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I don't do JS so I can't claim I understand fully what it is you do. However I gather that you are having performance problems with determining which points are in the gate polygon.

If I understood correctly you are checking each point against the polygon which gives you \$O(np)\$ run time where \$n\$ is the number of points and \$p\$ is the number of corners on the polygon.

One idea to make this scale you can make a bitmap of the same resolution as the user is drawing the polygon in and in each pixel store the ID of the event that was rendered on that pixel (or a list of events if you have collisions). Then simply raster the polygon and find all events inside the polygon. However as you still need to go through all the points of the data set and then raster the polygon the run time is now \$O(n + A)\$ where \$A\$ is the area of the polygon.

This is already a big improvement. However we can do better.

Lets arrange the points in the data set into a quadtree in a pre-processing step when the user uploads, this is \$O(n\log(n))\$ work.

Then when the user draws a gate, compute the bounding box of the polygon and then construct a quadtree for the polygon where each node is either "inside" or "outside" going down to pixel level.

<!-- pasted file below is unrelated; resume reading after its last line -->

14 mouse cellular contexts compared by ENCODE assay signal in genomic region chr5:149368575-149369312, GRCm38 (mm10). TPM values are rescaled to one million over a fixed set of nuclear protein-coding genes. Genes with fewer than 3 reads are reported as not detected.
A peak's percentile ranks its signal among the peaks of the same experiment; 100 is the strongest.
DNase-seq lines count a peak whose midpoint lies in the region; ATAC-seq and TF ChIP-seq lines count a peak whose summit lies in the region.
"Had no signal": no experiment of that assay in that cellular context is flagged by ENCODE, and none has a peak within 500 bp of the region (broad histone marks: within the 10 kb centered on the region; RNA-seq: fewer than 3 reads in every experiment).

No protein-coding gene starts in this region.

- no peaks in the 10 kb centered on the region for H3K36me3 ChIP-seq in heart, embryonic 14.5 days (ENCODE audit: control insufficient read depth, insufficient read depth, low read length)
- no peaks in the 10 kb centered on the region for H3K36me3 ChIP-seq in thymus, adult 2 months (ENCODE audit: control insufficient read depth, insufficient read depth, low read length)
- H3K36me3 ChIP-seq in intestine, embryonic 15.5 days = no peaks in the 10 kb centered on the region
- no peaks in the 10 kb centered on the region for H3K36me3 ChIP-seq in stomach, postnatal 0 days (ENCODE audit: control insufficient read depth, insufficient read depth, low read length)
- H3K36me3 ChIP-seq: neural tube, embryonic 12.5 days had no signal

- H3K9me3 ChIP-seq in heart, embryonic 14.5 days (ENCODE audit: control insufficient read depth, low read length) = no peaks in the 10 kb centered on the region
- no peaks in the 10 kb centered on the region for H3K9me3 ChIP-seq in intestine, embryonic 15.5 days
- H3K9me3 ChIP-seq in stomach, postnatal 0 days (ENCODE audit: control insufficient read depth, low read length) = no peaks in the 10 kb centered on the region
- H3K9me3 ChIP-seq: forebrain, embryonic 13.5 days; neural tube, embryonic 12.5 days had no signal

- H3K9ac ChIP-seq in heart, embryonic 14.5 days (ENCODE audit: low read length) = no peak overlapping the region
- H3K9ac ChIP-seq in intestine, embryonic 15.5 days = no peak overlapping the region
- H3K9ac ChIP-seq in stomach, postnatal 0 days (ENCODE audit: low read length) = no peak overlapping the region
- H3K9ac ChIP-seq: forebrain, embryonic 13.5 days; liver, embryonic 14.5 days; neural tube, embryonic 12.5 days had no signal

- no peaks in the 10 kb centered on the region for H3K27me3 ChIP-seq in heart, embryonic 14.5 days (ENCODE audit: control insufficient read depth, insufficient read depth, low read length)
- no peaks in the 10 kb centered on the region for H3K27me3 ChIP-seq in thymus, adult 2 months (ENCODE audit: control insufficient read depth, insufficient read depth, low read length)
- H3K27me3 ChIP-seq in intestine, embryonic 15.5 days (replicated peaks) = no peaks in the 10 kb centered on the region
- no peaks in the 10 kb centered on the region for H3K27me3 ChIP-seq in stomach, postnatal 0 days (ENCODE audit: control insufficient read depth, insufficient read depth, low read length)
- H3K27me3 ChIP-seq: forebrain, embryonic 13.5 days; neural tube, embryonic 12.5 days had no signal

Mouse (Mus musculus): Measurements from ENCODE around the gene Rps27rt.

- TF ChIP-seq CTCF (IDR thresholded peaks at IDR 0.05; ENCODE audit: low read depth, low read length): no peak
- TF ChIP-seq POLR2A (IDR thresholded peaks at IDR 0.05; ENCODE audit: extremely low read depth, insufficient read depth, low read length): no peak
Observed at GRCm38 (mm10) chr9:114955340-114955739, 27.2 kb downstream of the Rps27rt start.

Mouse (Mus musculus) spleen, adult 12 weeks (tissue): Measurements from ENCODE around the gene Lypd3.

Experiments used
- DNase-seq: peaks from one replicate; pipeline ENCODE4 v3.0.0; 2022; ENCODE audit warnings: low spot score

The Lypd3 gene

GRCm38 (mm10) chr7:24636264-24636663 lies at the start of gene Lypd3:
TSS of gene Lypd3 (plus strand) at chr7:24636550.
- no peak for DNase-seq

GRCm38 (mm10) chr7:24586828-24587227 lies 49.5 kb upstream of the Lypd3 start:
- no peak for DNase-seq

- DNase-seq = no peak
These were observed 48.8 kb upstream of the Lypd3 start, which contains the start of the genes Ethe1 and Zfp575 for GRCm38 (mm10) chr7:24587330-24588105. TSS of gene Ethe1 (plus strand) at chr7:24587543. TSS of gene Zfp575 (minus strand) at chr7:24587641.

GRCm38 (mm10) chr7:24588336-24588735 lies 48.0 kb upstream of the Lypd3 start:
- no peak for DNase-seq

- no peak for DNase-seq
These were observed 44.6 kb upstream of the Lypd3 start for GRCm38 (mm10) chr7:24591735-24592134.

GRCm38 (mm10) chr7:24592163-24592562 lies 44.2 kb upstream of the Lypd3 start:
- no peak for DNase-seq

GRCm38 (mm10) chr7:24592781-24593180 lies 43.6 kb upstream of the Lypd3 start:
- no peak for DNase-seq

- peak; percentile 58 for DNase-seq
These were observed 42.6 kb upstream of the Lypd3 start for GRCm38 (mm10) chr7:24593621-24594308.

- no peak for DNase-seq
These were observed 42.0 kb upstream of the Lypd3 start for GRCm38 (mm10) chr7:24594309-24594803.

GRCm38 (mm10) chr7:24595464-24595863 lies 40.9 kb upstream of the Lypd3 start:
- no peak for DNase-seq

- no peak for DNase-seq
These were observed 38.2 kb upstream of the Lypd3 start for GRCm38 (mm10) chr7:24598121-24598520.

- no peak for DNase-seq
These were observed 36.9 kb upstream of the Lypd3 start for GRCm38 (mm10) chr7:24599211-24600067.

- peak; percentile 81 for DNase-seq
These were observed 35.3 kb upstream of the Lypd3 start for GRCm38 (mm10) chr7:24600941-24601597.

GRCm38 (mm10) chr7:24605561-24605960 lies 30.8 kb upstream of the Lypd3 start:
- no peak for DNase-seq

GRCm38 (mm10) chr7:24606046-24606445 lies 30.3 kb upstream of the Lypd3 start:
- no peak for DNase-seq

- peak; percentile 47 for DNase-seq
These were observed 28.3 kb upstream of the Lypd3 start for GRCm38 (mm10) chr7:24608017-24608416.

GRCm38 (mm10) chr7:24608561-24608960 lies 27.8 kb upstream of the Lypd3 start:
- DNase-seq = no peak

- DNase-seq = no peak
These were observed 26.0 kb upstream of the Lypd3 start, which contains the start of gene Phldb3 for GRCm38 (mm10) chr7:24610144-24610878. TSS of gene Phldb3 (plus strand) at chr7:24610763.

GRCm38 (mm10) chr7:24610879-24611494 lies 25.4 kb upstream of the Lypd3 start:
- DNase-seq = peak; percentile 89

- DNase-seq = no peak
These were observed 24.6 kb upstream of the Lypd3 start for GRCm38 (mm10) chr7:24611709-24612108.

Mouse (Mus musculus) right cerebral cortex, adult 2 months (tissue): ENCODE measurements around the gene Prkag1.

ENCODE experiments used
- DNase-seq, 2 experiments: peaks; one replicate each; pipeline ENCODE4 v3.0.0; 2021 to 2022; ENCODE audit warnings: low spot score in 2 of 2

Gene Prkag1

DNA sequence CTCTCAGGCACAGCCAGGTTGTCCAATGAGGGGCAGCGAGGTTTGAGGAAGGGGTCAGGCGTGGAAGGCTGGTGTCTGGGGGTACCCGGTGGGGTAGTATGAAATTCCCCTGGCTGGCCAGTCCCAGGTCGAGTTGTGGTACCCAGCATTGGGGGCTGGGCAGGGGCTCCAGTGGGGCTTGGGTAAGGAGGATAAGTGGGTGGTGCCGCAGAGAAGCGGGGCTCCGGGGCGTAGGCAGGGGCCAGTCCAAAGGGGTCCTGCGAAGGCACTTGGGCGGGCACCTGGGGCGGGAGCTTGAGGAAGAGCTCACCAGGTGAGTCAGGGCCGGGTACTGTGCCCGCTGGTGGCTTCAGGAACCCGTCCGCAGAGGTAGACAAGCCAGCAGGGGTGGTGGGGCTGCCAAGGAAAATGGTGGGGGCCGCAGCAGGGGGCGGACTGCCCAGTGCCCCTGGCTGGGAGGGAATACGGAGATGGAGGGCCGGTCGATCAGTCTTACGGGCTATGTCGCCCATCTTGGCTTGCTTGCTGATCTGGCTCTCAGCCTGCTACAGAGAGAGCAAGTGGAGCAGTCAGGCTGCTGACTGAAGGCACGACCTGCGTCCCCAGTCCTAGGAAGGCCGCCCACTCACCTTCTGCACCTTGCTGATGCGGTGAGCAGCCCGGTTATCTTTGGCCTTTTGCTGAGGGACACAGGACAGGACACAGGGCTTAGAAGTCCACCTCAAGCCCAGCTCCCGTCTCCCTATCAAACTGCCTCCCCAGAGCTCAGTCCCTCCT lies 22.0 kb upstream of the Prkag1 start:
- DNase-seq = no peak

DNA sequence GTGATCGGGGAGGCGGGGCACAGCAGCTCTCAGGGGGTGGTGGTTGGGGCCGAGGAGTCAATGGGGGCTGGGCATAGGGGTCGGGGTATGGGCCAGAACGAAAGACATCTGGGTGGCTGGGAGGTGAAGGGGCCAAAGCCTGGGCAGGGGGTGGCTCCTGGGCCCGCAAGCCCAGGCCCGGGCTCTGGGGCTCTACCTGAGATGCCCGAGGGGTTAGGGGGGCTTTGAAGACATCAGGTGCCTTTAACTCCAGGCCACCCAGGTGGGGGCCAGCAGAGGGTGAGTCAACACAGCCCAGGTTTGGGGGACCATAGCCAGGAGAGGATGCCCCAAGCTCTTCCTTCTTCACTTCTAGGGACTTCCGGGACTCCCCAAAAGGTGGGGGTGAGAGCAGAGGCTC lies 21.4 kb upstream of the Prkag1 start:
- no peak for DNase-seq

Then start at the root of the point quadtree, test each child if it intersects the bounding box of the gate, if not you can skip that child. Next you test the child against the gate quadtree. Is the child contained in a node that is "outside"? Skip the child and it's children. Is the child contained in a node that is "inside" mark all the children as being in the gate and continue without recursing. If the child isn't contained in either an outside or inside node in the gate quadtree, recurse into the children of the child and repeat until you reach a leaf node in the point quadtree. If the leaf is still not strictly contained in an "inside" or "outside" of node in the gate quadtree, test each of the \$k\$ points against the gate quadtree.

Computing the run time is a bit hard but lets try... assume that along each pixel of the circumference of the gate, you have to test all of the \$k\$ points in the leaf that covers that bit of the periphery. This bit is \$O(kc)\$ where \$c\$ is the circumference of the gate (note \$c<A\$ typically). To get down to each of the leafs we need to traverse \$O(log(n))\$ nodes in the point quadtree and each of those needs to be tested against \$O(log(A))\$ nodes of the gate quadtree.

Which gives a total run time of \$O(\log(n)\log(A)kc)\$.

This way of doing it allows your users to scale their datasets massively as the only dependence on \$n\$ is in \$log(n)\$ which grows very slowly. You can consider \$k\$ as a design parameter that is constant so you can remove it from the above expression if you want. Then the circumference of the gate is what dominates the run time (note, not the area but the circumference).